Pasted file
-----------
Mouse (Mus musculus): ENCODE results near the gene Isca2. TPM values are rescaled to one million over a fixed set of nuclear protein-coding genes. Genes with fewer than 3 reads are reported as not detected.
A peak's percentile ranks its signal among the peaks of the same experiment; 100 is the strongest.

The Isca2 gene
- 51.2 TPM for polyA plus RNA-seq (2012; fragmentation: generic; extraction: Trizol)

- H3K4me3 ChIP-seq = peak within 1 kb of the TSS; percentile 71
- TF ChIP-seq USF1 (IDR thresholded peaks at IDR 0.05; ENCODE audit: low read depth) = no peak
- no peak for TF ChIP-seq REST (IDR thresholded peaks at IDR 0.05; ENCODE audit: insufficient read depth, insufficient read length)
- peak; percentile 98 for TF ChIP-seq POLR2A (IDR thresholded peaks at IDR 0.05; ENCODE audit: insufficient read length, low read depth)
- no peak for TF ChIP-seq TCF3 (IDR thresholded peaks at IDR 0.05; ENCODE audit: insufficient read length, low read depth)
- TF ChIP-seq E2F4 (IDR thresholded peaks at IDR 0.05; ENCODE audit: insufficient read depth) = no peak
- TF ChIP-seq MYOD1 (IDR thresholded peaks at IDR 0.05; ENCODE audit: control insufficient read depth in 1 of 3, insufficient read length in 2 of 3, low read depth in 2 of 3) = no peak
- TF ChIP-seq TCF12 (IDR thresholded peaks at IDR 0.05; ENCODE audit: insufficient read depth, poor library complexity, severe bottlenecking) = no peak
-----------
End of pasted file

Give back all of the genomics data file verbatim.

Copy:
Mouse (Mus musculus): ENCODE results near the gene Isca2. TPM values are rescaled to one million over a fixed set of nuclear protein-coding genes. Genes with fewer than 3 reads are reported as not detected.
A peak's percentile ranks its signal among the peaks of the same experiment; 100 is the strongest.

The Isca2 gene
- 51.2 TPM for polyA plus RNA-seq (2012; fragmentation: generic; extraction: Trizol)

- H3K4me3 ChIP-seq = peak within 1 kb of the TSS; percentile 71
- TF ChIP-seq USF1 (IDR thresholded peaks at IDR 0.05; ENCODE audit: low read depth) = no peak
- no peak for TF ChIP-seq REST (IDR thresholded peaks at IDR 0.05; ENCODE audit: insufficient read depth, insufficient read length)
- peak; percentile 98 for TF ChIP-seq POLR2A (IDR thresholded peaks at IDR 0.05; ENCODE audit: insufficient read length, low read depth)
- no peak for TF ChIP-seq TCF3 (IDR thresholded peaks at IDR 0.05; ENCODE audit: insufficient read length, low read depth)
- TF ChIP-seq E2F4 (IDR thresholded peaks at IDR 0.05; ENCODE audit: insufficient read depth) = no peak
- TF ChIP-seq MYOD1 (IDR thresholded peaks at IDR 0.05; ENCODE audit: control insufficient read depth in 1 of 3, insufficient read length in 2 of 3, low read depth in 2 of 3) = no peak
- TF ChIP-seq TCF12 (IDR thresholded peaks at IDR 0.05; ENCODE audit: insufficient read depth, poor library complexity, severe bottlenecking) = no peak